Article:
Few young people today can imagine the conditions under which research was done in the years following the Second World War—the lack of facilities and of scientific contact, and the somewhat limited horizons of the times. The computer had not been invented, there were no plastic tubes or trays, and there was no photocopier down the hall. The immunohematology laboratory where one of us (J.D.) began working was in the basement of the Regional Transfusion Center in Paris, and his bench was an ordinary kitchen table. The work was oriented toward the serology of red blood cells—only the ABO, Rhesus, and MN groups were generally recognized for transfusion matching, and the major research theme of the period was concerned with hemolytic diseases in the newborn. Exchange transfusion had only recently been introduced, and was being practiced daily, not only in newborn babies but also in adults in the fight against anuria following septicemia perfringens, which resulted from voluntary abortion in the absence of antibiotics. This was his first contact with renal failure, which was later to become one of our major preoccupations.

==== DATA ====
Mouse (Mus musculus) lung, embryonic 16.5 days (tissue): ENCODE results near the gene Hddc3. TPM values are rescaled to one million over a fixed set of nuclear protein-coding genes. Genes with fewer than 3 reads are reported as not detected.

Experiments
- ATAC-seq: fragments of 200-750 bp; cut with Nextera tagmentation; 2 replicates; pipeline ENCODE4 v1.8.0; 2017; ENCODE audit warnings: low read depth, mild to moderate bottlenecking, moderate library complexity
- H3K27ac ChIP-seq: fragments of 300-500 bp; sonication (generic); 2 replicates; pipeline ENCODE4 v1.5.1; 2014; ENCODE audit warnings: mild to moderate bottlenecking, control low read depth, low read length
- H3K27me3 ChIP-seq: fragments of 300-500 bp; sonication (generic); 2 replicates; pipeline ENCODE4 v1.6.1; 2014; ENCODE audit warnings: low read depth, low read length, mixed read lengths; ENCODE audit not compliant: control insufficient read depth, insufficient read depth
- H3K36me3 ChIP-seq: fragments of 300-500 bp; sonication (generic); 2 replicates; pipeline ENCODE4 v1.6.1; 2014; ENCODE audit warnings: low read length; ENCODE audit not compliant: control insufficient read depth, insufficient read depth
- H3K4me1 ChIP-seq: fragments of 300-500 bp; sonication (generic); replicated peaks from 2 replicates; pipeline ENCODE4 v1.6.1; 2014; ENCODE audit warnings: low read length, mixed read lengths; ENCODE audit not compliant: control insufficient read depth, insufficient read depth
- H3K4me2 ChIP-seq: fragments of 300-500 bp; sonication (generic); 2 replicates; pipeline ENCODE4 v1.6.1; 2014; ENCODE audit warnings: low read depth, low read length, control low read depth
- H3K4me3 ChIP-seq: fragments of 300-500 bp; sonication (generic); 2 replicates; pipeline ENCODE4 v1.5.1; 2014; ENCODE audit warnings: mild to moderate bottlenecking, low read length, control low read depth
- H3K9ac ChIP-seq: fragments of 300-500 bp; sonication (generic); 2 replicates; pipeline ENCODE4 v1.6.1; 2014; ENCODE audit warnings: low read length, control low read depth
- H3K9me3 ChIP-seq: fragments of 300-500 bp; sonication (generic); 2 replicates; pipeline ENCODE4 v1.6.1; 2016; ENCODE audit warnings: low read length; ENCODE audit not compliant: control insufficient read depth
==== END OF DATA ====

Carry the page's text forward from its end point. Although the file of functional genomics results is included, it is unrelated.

KeywordsBurning Sedimentation Explosive Expense Dextran
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